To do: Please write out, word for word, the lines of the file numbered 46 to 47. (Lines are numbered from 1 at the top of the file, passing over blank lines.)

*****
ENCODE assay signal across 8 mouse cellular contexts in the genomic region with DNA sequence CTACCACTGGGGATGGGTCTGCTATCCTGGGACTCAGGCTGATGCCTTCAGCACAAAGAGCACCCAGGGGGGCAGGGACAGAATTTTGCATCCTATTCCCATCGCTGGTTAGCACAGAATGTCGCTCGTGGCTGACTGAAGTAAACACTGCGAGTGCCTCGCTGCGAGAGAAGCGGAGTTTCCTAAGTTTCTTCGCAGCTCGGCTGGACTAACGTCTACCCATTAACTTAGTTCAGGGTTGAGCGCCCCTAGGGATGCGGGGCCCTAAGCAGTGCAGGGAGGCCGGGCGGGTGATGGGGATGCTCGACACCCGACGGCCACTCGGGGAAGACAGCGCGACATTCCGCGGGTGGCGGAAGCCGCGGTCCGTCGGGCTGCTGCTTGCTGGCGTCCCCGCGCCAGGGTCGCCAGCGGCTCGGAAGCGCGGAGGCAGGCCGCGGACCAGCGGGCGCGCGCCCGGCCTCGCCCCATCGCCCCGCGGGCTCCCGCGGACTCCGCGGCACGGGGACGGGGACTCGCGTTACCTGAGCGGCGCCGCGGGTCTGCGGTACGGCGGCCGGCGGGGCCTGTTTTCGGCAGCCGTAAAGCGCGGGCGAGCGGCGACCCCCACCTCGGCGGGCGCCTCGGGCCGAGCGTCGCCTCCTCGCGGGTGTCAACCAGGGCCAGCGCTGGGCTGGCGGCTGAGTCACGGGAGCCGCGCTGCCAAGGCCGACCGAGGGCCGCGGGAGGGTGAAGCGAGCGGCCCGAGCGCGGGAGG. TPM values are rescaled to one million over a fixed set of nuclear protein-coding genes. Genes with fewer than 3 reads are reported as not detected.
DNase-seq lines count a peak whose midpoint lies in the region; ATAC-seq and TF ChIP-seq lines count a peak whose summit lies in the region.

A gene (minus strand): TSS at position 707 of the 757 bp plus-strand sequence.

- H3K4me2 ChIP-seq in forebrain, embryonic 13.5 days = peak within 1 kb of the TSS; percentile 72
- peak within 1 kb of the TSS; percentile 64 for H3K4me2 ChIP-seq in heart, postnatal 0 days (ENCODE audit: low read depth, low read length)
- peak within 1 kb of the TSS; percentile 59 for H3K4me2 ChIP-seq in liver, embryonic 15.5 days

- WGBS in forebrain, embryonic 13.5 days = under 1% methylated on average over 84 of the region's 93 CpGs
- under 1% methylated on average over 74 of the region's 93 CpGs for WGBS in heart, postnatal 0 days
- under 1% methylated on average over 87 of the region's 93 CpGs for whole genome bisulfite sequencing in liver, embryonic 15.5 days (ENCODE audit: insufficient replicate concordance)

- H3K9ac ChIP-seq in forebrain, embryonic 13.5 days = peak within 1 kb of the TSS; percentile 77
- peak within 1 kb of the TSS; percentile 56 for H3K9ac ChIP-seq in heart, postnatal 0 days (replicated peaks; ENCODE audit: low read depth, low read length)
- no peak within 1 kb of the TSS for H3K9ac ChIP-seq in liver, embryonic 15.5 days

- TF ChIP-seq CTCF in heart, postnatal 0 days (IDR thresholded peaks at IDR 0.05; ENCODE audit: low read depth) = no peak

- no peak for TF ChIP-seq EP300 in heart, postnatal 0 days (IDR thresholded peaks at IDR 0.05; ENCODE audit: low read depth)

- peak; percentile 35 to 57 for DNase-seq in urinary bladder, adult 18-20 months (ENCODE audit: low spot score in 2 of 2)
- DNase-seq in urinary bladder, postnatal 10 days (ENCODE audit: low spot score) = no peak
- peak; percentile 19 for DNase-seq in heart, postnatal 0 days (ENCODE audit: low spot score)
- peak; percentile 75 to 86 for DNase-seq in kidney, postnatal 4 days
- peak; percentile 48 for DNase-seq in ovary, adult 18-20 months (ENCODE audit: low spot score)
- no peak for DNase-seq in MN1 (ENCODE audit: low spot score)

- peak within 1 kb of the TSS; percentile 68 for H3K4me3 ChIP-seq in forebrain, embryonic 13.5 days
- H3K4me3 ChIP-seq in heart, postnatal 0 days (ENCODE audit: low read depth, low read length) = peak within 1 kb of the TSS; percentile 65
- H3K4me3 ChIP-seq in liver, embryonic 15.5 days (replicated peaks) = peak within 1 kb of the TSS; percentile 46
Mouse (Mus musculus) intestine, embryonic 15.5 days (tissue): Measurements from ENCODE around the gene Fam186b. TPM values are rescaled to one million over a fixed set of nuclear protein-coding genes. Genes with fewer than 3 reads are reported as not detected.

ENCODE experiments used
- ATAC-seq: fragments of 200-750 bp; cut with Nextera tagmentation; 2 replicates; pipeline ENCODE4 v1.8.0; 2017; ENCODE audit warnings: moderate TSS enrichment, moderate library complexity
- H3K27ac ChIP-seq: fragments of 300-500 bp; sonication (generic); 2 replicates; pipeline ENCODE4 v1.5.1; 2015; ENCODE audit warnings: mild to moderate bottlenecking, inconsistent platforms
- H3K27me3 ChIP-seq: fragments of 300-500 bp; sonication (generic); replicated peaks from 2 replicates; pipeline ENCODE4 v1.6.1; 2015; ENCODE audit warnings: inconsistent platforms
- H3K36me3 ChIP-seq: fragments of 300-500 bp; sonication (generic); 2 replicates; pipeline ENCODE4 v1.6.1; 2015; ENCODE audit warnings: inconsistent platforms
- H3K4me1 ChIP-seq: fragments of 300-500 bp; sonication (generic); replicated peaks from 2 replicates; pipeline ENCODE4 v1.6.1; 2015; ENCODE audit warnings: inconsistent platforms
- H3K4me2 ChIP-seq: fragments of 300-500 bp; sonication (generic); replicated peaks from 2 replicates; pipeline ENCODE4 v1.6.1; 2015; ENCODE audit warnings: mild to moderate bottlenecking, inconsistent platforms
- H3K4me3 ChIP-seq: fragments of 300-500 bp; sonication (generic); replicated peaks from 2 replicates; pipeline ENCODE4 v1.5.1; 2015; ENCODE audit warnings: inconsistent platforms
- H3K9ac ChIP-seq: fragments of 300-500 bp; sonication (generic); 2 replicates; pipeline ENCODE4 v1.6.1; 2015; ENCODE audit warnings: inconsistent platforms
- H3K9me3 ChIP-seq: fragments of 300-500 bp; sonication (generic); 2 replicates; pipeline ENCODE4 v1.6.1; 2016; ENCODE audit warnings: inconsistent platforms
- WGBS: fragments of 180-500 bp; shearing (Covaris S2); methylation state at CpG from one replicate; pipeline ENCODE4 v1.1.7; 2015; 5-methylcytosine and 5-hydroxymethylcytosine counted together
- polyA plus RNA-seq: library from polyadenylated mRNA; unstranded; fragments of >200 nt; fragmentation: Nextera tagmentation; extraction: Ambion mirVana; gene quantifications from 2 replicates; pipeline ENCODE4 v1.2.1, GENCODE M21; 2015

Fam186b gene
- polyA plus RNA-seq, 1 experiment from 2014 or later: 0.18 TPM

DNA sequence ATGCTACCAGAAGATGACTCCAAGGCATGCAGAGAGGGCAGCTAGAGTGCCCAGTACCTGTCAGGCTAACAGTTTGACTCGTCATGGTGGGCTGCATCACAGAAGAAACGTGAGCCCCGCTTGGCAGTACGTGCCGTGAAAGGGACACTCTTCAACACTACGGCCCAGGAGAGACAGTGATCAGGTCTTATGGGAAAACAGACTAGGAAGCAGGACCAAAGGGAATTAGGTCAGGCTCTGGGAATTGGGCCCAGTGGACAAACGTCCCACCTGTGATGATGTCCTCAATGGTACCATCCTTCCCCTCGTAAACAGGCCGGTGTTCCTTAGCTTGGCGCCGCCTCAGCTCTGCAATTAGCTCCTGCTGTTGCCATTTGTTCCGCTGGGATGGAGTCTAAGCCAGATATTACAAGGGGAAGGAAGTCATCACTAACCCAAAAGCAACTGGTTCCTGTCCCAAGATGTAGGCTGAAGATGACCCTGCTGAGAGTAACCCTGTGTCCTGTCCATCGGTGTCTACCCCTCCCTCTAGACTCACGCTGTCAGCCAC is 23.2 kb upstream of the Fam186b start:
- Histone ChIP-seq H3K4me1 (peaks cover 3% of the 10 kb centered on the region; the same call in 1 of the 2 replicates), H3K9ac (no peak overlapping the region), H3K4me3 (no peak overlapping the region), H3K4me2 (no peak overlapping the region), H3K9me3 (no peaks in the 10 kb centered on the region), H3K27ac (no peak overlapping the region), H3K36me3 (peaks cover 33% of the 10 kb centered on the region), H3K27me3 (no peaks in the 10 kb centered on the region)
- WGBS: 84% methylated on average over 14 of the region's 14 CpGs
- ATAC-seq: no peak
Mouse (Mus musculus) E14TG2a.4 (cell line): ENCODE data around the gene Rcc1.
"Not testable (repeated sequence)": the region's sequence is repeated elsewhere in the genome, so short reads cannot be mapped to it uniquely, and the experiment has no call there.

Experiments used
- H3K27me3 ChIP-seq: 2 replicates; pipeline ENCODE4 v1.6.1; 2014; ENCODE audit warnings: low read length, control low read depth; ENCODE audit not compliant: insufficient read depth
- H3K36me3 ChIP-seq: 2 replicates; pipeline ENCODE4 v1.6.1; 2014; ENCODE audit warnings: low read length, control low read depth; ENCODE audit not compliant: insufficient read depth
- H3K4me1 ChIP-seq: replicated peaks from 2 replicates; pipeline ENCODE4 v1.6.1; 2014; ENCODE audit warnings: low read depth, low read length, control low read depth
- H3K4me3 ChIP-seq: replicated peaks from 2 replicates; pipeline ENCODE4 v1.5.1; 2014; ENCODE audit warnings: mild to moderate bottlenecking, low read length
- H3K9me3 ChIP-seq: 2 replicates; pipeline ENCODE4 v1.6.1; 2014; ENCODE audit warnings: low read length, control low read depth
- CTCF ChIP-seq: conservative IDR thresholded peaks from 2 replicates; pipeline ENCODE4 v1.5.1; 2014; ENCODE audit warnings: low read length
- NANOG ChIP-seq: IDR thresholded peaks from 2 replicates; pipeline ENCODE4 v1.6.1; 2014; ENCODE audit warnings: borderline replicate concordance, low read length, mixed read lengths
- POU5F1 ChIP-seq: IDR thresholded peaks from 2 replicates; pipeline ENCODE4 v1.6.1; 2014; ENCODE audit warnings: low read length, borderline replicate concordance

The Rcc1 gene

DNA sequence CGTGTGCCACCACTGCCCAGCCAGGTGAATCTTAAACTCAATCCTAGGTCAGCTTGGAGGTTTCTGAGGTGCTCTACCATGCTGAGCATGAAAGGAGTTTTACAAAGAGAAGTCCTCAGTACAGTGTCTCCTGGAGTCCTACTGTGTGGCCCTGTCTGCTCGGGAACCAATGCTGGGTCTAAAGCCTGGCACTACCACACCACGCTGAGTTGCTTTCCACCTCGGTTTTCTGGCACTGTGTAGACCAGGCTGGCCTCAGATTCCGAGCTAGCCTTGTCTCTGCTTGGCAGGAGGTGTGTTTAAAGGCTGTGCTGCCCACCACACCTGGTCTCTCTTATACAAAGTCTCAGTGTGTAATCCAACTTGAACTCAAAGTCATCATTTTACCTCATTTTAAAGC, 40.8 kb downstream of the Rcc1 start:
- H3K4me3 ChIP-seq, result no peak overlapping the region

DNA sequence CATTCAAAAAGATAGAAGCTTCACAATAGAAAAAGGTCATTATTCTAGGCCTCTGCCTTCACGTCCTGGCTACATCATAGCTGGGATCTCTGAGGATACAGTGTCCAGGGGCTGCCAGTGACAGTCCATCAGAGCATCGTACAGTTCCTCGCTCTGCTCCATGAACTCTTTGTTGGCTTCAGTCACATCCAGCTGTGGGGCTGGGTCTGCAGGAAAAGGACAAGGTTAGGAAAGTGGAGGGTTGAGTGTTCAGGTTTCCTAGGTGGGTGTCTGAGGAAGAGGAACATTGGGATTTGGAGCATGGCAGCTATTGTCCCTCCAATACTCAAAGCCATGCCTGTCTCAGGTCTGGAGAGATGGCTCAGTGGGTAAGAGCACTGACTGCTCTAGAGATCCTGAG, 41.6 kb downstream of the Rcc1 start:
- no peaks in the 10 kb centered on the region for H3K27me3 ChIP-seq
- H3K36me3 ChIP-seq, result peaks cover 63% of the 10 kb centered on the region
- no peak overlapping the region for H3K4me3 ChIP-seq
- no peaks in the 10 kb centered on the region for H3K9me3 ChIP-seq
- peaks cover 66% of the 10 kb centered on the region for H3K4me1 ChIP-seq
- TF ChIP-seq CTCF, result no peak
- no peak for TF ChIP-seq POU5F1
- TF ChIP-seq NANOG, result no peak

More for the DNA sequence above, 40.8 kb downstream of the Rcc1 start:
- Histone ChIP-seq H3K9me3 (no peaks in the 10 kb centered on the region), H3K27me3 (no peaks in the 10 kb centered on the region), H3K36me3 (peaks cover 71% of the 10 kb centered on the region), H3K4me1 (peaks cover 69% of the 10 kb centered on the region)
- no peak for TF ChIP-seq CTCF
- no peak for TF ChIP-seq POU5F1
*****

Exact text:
- H3K27me3 ChIP-seq: 2 replicates; pipeline ENCODE4 v1.6.1; 2014; ENCODE audit warnings: low read length, control low read depth; ENCODE audit not compliant: insufficient read depth
- H3K36me3 ChIP-seq: 2 replicates; pipeline ENCODE4 v1.6.1; 2014; ENCODE audit warnings: low read length, control low read depth; ENCODE audit not compliant: insufficient read depth